CARBON COUNTY GROUNDWATER GUARDIANS TO RECEIVE STATE GRANT

CARBON COUNTY GROUNDWATER GUARDIANS TO RECEIVE STATE GRANT
By Karen Cimms
The Times News, © 2001

April 20, 2001

The Carbon County Ground-water Guardians will receive $7,500 from the Pennsylvania Department of Community and Economic Development under its Community Revitalization Assistance Program. The grant award was announced last week during the weekly meeting of the Carbon County commissioners.

Carbon County Groundwater Guardians was founded in July of 1999 by LeRoy Skinner, a teacher at Jim Thorpe Area High School, and Frank Waksmunski, a retired pharmaceutical chemist. They have been joined by other concerned citizens, including the staff of the Carbon County Environmental Education Center, to become a small but hardworking team of volunteers dedicated to preserving and protecting the quality of groundwater in the county.

Due to their efforts Carbon County was designated a Groundwater Guardian Community by the Groundwater Foundation of Lincoln, Neb., last September.

Through its Groundwater Guardian program the foundation supports, recognizes and connects communities protecting groundwater by enabling them to take voluntary steps aimed at protecting their groundwater resources.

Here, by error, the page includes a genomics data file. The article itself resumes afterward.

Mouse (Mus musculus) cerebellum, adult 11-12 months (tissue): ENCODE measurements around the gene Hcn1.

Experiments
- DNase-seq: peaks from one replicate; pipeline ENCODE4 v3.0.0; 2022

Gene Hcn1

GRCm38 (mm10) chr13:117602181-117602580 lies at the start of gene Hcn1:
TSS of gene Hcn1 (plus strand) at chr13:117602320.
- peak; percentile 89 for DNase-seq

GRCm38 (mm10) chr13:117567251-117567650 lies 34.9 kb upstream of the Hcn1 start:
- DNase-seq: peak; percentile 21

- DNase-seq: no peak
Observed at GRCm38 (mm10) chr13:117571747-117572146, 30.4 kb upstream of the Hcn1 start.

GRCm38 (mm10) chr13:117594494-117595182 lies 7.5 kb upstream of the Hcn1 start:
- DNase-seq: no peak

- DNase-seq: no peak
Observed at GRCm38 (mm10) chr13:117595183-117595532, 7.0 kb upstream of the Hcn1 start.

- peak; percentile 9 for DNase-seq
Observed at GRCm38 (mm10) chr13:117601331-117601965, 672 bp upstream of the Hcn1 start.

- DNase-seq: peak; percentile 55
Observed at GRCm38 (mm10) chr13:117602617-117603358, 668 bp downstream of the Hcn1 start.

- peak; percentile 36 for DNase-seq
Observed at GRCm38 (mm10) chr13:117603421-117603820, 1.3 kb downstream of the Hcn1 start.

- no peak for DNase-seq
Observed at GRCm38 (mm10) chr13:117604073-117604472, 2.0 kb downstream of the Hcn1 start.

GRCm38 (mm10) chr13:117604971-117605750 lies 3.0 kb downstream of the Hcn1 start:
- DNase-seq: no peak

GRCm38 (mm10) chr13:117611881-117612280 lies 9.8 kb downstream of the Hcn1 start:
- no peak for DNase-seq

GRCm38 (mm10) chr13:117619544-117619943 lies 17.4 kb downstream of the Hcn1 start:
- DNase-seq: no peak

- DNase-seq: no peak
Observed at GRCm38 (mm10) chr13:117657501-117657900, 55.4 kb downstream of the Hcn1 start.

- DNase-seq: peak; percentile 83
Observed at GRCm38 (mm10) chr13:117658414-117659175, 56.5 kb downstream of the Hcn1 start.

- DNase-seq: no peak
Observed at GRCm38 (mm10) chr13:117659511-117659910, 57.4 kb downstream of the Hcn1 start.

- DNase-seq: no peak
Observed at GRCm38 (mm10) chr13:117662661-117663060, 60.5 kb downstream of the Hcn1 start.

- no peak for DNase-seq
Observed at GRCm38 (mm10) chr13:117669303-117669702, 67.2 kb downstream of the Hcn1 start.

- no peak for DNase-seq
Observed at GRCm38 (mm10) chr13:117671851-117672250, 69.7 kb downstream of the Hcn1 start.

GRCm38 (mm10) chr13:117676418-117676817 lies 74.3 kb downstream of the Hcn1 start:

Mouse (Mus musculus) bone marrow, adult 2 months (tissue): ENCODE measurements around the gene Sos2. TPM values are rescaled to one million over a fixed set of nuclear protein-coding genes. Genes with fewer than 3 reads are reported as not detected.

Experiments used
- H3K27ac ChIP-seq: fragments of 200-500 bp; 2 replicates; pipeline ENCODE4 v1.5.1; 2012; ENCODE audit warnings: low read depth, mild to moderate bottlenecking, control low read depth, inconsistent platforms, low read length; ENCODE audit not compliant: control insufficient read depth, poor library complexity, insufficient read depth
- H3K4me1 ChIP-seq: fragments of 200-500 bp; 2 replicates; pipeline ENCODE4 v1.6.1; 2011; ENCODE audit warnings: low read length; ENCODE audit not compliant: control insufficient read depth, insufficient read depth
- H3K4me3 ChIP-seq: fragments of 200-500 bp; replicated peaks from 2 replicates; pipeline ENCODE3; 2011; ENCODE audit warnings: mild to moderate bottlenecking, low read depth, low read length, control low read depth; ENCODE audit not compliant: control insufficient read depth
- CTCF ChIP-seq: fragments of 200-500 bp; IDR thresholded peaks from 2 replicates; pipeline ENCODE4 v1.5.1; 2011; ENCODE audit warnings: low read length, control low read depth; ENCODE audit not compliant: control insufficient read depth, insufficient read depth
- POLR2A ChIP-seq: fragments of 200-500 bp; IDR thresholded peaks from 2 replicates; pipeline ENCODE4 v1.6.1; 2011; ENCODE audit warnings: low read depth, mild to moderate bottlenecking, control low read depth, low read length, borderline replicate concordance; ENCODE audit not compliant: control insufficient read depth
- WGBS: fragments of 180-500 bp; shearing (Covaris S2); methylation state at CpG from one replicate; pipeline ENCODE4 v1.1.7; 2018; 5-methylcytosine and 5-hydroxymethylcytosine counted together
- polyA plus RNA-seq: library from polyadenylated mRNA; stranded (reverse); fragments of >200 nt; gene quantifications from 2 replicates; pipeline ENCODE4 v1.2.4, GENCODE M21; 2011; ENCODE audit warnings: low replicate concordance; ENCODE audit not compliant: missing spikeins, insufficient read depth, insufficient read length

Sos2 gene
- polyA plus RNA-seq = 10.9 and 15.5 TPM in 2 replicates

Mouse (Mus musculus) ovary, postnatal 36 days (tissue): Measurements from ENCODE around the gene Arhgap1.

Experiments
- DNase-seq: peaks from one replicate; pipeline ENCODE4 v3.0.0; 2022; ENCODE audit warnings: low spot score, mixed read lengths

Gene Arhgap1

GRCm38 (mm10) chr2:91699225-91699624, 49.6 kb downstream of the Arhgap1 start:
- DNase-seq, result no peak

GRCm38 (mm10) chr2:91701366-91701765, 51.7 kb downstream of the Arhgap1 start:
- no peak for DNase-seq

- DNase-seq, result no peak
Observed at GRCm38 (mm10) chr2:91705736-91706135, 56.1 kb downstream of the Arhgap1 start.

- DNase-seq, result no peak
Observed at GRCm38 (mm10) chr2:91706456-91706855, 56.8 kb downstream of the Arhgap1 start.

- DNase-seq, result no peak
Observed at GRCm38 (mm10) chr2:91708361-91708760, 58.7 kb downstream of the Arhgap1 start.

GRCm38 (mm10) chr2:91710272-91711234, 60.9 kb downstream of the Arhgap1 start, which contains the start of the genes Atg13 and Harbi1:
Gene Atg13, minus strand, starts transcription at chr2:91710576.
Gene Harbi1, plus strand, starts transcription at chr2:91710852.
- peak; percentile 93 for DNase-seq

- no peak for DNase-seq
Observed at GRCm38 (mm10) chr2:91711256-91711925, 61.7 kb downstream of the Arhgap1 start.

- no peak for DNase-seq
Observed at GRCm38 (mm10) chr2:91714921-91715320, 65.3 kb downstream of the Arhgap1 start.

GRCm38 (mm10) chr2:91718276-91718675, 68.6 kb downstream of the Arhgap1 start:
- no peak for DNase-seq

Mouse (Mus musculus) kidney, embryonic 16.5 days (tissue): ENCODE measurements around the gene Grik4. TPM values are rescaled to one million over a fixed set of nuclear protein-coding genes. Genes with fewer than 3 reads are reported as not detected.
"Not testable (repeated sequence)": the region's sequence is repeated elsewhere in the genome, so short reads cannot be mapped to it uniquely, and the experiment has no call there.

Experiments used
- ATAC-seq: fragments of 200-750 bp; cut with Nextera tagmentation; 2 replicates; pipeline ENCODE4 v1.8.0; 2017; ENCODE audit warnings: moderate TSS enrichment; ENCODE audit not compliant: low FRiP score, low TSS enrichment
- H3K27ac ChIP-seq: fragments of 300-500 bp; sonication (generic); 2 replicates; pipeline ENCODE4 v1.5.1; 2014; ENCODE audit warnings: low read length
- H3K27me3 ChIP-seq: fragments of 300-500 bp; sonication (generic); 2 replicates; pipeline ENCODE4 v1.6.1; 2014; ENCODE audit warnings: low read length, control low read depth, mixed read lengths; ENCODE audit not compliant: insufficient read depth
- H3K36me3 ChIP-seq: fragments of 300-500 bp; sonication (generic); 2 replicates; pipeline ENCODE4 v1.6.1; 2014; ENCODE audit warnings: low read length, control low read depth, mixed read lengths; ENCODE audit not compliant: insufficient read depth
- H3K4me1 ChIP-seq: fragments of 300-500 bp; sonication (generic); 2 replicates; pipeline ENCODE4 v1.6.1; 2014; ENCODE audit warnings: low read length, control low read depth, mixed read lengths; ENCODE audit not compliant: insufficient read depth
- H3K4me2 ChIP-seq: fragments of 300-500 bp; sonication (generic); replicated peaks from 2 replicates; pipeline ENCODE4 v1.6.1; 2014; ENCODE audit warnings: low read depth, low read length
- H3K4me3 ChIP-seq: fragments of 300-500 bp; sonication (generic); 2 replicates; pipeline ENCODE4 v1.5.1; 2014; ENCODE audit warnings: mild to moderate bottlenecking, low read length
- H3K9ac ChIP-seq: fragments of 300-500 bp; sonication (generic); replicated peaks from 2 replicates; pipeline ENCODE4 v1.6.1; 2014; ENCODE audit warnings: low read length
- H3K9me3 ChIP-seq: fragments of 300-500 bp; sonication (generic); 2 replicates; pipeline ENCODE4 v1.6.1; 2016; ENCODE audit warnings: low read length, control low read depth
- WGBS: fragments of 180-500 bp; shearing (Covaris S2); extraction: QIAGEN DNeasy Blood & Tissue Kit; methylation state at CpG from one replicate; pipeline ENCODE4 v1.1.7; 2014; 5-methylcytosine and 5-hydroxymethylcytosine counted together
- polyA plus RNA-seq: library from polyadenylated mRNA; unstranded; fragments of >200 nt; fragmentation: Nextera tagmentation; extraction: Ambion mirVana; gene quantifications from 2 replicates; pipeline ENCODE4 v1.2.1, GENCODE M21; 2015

The local guardians had to complete four result-oriented activities in order to earn the coveted title. Those activities included students from Jim Thorpe Area High School testing area resident’s wells; publishing several articles about groundwater in the TIMES NEWS; distributing information during the Carbon County Fair to help educate the public; and creating a Web site describing the organization and offering educational information and sources for homeowners wishing to have their well water tested.

Waksmunski says the group already has plans for the grant money, which include expanding well water testing to all the high schools in the county. Tests are designed to look for coliform bacteria.

“We’re hoping to supply the five schools with the necessary equipment for well water testing.” Waksmunski said each school will need an incubator and certain testing materials, such as a special ‘broth’ to place the water into. ]”What we want to do is become a resource for the school district to bring more groundwater education into the school system and to localize it,” he said. “Kids would be testing water they had an interest in, such as their wells or local springs.”

Waksmunski said a committee has been set up, headed by Skinner, to set up water testing in all the county school districts. The committee will also work on a pilot program in conjunction with Susan Gallagher from the Carbon County Environmental Education Center to put on a groundwater festival at the center for fourth-grade students in the Jim Thorpe Area School District.

“We hope to be able to expand to the other school districts as well,” said Waksmunski. He said without the grant money, the organization would not be able to continue with its programs.

“This will also allow us to go to the Carbon County Fair again this year and to have a drawing for free water tests like we did last year.” Waksmunski said the guardians gave away 10 free water tests last year, and hope to increase that number this year.

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